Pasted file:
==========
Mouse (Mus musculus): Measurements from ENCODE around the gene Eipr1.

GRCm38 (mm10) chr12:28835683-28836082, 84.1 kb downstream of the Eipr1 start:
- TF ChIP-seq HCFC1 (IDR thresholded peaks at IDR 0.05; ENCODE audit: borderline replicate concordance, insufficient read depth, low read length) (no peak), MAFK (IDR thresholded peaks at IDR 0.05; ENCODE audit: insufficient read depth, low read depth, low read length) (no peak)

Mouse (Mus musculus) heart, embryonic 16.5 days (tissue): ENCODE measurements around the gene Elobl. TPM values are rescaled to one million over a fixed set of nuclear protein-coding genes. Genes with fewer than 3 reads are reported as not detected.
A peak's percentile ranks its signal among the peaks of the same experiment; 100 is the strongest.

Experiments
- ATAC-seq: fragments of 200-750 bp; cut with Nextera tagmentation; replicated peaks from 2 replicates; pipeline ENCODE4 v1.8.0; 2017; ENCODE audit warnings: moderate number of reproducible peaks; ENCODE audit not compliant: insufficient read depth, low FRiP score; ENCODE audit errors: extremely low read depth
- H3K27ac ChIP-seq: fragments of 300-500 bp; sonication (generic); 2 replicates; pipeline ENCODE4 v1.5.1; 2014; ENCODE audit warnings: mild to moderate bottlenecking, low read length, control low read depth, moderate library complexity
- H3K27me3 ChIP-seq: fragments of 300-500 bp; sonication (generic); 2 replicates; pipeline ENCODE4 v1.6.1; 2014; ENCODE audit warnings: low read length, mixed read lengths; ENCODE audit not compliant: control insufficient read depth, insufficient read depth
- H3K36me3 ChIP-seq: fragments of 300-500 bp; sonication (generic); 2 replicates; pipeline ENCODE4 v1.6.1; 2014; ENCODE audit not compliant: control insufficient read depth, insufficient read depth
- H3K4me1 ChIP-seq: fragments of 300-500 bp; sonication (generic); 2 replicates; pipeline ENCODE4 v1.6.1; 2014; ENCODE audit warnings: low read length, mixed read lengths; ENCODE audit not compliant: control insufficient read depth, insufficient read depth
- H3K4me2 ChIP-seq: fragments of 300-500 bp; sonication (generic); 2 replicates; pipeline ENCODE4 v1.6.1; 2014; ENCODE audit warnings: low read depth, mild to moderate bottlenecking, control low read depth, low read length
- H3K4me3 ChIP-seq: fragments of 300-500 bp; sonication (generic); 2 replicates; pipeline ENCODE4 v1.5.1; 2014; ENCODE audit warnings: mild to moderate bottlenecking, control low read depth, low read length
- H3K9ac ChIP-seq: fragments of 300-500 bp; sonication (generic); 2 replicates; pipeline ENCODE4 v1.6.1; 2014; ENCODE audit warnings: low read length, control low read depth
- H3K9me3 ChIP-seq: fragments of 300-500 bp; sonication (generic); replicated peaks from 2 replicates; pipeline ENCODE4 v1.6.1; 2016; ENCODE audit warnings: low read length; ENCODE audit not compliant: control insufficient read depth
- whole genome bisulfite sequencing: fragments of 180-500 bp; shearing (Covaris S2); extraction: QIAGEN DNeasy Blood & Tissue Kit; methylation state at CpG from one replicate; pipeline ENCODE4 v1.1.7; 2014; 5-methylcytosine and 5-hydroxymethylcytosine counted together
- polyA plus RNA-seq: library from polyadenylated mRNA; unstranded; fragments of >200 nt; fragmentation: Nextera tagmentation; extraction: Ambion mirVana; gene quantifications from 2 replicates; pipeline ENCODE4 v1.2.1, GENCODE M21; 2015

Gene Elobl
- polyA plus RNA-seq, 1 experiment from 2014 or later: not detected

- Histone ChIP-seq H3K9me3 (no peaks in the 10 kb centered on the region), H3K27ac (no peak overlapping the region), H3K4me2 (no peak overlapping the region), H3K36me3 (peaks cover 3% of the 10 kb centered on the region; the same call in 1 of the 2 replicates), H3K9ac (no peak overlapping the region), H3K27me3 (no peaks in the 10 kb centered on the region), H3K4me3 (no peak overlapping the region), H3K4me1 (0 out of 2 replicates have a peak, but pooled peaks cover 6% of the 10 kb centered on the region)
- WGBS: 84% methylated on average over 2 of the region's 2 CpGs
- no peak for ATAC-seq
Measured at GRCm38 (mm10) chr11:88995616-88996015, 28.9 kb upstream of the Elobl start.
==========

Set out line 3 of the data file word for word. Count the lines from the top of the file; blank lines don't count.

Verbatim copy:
- TF ChIP-seq HCFC1 (IDR thresholded peaks at IDR 0.05; ENCODE audit: borderline replicate concordance, insufficient read depth, low read length) (no peak), MAFK (IDR thresholded peaks at IDR 0.05; ENCODE audit: insufficient read depth, low read depth, low read length) (no peak)